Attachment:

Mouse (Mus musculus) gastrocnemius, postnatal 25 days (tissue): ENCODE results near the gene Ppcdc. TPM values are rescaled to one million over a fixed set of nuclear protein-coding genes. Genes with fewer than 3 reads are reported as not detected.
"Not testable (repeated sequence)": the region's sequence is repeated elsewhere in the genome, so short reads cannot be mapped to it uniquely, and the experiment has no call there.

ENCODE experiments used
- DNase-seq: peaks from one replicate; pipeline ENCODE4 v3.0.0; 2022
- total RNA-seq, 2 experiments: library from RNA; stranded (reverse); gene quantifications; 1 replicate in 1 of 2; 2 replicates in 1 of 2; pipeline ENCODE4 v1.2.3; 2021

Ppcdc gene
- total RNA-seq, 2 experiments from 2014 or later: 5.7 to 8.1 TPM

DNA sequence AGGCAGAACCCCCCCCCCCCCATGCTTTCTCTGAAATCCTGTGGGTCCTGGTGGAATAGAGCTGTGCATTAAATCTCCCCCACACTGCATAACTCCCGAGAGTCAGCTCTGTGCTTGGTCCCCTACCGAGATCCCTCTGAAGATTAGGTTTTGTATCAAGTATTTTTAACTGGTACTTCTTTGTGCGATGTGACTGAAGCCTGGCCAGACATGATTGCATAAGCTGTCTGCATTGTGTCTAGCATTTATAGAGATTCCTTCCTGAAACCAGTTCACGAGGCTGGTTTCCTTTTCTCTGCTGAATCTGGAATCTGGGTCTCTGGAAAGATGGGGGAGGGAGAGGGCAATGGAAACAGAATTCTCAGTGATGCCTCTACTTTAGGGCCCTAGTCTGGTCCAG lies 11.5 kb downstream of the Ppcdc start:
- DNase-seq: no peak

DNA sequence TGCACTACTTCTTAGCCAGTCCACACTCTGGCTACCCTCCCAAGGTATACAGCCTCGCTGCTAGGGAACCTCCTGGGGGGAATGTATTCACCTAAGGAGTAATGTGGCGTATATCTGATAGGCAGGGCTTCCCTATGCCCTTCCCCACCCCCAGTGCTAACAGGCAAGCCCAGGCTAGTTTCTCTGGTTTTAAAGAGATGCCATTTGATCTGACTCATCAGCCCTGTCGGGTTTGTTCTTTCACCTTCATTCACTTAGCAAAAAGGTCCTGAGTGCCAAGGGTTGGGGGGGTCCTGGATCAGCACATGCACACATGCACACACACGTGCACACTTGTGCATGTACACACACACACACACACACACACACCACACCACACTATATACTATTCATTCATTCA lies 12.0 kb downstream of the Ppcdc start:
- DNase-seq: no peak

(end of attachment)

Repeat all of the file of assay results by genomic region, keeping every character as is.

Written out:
Mouse (Mus musculus) gastrocnemius, postnatal 25 days (tissue): ENCODE results near the gene Ppcdc. TPM values are rescaled to one million over a fixed set of nuclear protein-coding genes. Genes with fewer than 3 reads are reported as not detected.
"Not testable (repeated sequence)": the region's sequence is repeated elsewhere in the genome, so short reads cannot be mapped to it uniquely, and the experiment has no call there.

ENCODE experiments used
- DNase-seq: peaks from one replicate; pipeline ENCODE4 v3.0.0; 2022
- total RNA-seq, 2 experiments: library from RNA; stranded (reverse); gene quantifications; 1 replicate in 1 of 2; 2 replicates in 1 of 2; pipeline ENCODE4 v1.2.3; 2021

Ppcdc gene
- total RNA-seq, 2 experiments from 2014 or later: 5.7 to 8.1 TPM

DNA sequence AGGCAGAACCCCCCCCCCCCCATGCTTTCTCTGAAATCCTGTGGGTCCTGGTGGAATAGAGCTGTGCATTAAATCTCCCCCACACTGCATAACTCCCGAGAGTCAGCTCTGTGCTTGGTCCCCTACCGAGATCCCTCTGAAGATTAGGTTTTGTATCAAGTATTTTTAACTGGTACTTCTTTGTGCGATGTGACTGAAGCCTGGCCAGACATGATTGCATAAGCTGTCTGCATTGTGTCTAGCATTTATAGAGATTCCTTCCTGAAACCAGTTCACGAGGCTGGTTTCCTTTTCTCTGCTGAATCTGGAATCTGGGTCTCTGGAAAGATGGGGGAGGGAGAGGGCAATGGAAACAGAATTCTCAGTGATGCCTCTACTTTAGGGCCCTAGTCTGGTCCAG lies 11.5 kb downstream of the Ppcdc start:
- DNase-seq: no peak

DNA sequence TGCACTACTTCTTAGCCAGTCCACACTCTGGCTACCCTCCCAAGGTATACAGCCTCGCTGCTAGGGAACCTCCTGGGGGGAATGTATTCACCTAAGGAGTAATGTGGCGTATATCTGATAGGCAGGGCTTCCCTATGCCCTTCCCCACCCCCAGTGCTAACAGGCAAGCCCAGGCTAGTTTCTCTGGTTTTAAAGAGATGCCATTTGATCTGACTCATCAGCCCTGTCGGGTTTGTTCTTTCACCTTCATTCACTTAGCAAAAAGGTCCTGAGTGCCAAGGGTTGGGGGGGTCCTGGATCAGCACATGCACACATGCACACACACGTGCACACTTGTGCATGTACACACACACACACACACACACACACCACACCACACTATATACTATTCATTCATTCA lies 12.0 kb downstream of the Ppcdc start:
- DNase-seq: no peak